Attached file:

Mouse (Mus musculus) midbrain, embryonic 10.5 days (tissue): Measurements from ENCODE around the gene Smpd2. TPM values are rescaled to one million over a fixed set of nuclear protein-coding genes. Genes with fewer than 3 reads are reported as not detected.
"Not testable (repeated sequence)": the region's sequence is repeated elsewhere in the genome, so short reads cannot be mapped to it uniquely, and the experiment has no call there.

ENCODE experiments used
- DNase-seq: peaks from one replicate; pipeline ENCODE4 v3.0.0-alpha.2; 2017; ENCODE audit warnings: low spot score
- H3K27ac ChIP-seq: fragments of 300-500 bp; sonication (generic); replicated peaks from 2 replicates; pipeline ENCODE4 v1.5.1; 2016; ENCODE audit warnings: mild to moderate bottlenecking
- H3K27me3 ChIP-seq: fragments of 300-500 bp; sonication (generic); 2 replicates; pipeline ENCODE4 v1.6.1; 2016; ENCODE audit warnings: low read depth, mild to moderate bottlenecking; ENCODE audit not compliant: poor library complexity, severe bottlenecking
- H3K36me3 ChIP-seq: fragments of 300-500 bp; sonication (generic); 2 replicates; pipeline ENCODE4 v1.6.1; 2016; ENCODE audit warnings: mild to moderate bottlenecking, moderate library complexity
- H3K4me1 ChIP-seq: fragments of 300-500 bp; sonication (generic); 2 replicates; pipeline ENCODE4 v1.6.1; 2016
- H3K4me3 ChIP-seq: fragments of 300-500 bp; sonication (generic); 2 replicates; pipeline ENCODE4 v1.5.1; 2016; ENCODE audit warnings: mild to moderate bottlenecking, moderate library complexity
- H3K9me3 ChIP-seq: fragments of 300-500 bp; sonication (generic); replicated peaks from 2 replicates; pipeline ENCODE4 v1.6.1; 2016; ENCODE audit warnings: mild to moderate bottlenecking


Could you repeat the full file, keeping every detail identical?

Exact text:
Mouse (Mus musculus) midbrain, embryonic 10.5 days (tissue): Measurements from ENCODE around the gene Smpd2. TPM values are rescaled to one million over a fixed set of nuclear protein-coding genes. Genes with fewer than 3 reads are reported as not detected.
"Not testable (repeated sequence)": the region's sequence is repeated elsewhere in the genome, so short reads cannot be mapped to it uniquely, and the experiment has no call there.

ENCODE experiments used
- DNase-seq: peaks from one replicate; pipeline ENCODE4 v3.0.0-alpha.2; 2017; ENCODE audit warnings: low spot score
- H3K27ac ChIP-seq: fragments of 300-500 bp; sonication (generic); replicated peaks from 2 replicates; pipeline ENCODE4 v1.5.1; 2016; ENCODE audit warnings: mild to moderate bottlenecking
- H3K27me3 ChIP-seq: fragments of 300-500 bp; sonication (generic); 2 replicates; pipeline ENCODE4 v1.6.1; 2016; ENCODE audit warnings: low read depth, mild to moderate bottlenecking; ENCODE audit not compliant: poor library complexity, severe bottlenecking
- H3K36me3 ChIP-seq: fragments of 300-500 bp; sonication (generic); 2 replicates; pipeline ENCODE4 v1.6.1; 2016; ENCODE audit warnings: mild to moderate bottlenecking, moderate library complexity
- H3K4me1 ChIP-seq: fragments of 300-500 bp; sonication (generic); 2 replicates; pipeline ENCODE4 v1.6.1; 2016
- H3K4me3 ChIP-seq: fragments of 300-500 bp; sonication (generic); 2 replicates; pipeline ENCODE4 v1.5.1; 2016; ENCODE audit warnings: mild to moderate bottlenecking, moderate library complexity
- H3K9me3 ChIP-seq: fragments of 300-500 bp; sonication (generic); replicated peaks from 2 replicates; pipeline ENCODE4 v1.6.1; 2016; ENCODE audit warnings: mild to moderate bottlenecking